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This Happened

This Happened — October 22: Cuban Missile Crisis

U.S. President John F. Kennedy announced that American reconnaissance planes discovered Soviet nuclear weapons in Cuba, marking the beginning of the Cuban Missile Crisis on this day in 1962.

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What did President Kennedy reveal in his televised address?

In his address, President Kennedy revealed that American reconnaissance planes had discovered evidence of Soviet nuclear missile installations in Cuba. He also announced that he had ordered a naval "quarantine" of Cuba to prevent further Soviet shipments of military equipment to the island.

What was the significance of the discovery of Soviet nuclear weapons in Cuba?

The discovery of Soviet nuclear missiles in Cuba was extremely significant because it brought the threat of nuclear war between the United States and the Soviet Union to the forefront. The missiles in Cuba could potentially reach major U.S. cities, dramatically escalating the Cold War.

Why did the United States impose a naval "quarantine" on Cuba?

President Kennedy imposed a naval "quarantine" (a term used to avoid the word "blockade," which carries more significant legal implications) to prevent further Soviet shipments of military equipment, including nuclear missiles, to Cuba. This was seen as a response to the provocative actions of the Soviet Union.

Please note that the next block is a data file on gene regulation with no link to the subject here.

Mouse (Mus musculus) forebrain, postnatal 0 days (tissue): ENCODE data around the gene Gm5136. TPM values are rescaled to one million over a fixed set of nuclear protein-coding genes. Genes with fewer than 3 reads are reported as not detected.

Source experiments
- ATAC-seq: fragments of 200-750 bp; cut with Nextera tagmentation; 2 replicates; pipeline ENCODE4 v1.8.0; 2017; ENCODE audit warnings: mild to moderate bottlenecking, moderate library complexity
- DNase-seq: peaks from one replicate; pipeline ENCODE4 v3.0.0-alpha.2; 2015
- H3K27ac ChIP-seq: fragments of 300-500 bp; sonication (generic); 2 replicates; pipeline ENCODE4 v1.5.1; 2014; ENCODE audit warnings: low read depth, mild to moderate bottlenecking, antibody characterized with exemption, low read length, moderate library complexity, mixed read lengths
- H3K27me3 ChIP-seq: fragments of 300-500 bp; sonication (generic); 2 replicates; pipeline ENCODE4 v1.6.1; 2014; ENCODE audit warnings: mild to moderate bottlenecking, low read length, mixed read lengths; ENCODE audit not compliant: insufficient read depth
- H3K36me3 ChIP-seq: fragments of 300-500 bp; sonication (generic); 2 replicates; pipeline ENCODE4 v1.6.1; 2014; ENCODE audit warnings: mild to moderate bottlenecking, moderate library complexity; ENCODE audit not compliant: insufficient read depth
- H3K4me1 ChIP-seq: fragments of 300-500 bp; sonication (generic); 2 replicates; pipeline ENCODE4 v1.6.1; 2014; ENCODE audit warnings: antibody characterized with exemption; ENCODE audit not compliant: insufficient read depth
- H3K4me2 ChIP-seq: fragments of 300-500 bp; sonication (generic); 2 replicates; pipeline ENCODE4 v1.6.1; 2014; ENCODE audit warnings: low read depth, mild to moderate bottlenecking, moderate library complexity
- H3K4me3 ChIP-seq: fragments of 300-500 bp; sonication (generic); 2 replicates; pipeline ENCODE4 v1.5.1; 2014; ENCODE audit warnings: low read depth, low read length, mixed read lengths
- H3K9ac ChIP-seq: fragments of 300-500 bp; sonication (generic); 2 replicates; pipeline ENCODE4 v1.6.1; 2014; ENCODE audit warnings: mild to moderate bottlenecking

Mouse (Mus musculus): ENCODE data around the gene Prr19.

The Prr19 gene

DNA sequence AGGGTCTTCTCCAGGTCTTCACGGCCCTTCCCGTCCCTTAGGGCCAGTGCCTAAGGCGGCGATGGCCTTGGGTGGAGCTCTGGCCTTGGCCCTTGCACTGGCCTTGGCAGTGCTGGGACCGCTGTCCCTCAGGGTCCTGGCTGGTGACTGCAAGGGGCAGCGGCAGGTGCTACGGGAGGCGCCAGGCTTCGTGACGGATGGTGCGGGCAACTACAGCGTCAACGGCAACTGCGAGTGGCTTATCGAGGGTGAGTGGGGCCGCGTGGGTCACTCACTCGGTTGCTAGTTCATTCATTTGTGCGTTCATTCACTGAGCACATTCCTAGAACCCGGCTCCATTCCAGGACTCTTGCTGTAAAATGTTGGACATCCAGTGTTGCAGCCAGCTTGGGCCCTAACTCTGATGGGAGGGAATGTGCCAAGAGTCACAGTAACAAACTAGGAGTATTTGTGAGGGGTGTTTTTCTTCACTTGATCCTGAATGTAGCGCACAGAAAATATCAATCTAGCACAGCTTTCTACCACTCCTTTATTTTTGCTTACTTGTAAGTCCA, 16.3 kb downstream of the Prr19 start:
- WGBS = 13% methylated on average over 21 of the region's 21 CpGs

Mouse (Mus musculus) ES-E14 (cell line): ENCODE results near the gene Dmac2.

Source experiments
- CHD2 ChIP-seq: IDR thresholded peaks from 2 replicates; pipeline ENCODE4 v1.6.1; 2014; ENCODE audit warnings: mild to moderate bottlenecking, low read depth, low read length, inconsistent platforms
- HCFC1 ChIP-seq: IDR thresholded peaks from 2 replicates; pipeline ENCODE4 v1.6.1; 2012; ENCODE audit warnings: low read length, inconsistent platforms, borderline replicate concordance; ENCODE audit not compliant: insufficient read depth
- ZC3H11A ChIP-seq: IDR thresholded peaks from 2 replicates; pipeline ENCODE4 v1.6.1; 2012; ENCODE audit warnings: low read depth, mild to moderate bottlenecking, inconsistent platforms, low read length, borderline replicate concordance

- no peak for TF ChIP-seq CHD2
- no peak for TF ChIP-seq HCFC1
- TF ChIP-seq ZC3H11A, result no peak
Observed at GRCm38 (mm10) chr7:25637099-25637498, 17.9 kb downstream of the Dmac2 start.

What was the outcome of the Cuban Missile Crisis?

The Cuban Missile Crisis ended peacefully when the United States and the Soviet Union reached an agreement. The Soviets agreed to remove their nuclear missiles from Cuba, and the United States agreed not to invade Cuba. Additionally, the United States secretly agreed to remove its nuclear missiles from Turkey.

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FOCUS: Russia-Ukraine War

Putin's "Pig-Like" Latvia Threat Is A Chilling Reminder Of What's At Stake In Ukraine

In the Ukraine war, Russia's military spending is as high as ever. Now the West is alarmed because the Kremlin leader is indirectly hinting at a possible attack on Latvia, a NATO member. It is a reminder of a growing danger to Europe.

Photo of Russian President Vladimir Putin

Russian President Vladimir Putin

Pavel Lokshin


BERLIN — Russian President Vladimir Putin sometimes chooses downright bizarre occasions to launch his threats against the West. It was at Monday's meeting of the Russian Human Rights Council, where Putin expressed a new, deep concern. It was not of course about the human rights of the thousands of political prisoners in his own country, but about the Russian population living in neighboring Latvia, which happens to be a NATO member, having to take language tests.

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